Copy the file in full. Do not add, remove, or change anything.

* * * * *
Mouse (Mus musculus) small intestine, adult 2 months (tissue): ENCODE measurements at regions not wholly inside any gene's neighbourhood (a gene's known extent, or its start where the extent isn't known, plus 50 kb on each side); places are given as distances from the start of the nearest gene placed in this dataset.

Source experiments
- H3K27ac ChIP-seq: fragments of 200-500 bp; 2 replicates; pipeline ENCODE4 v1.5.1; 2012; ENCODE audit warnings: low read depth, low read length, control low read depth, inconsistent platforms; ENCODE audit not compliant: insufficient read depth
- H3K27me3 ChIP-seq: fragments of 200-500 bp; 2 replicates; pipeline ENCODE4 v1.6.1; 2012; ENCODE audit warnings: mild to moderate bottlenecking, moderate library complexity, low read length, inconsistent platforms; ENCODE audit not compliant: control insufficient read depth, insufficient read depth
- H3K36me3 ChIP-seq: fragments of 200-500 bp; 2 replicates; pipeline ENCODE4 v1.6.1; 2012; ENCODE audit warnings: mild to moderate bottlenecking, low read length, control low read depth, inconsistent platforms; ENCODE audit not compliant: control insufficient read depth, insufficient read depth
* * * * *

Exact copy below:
Mouse (Mus musculus) small intestine, adult 2 months (tissue): ENCODE measurements at regions not wholly inside any gene's neighbourhood (a gene's known extent, or its start where the extent isn't known, plus 50 kb on each side); places are given as distances from the start of the nearest gene placed in this dataset.

Source experiments
- H3K27ac ChIP-seq: fragments of 200-500 bp; 2 replicates; pipeline ENCODE4 v1.5.1; 2012; ENCODE audit warnings: low read depth, low read length, control low read depth, inconsistent platforms; ENCODE audit not compliant: insufficient read depth
- H3K27me3 ChIP-seq: fragments of 200-500 bp; 2 replicates; pipeline ENCODE4 v1.6.1; 2012; ENCODE audit warnings: mild to moderate bottlenecking, moderate library complexity, low read length, inconsistent platforms; ENCODE audit not compliant: control insufficient read depth, insufficient read depth
- H3K36me3 ChIP-seq: fragments of 200-500 bp; 2 replicates; pipeline ENCODE4 v1.6.1; 2012; ENCODE audit warnings: mild to moderate bottlenecking, low read length, control low read depth, inconsistent platforms; ENCODE audit not compliant: control insufficient read depth, insufficient read depth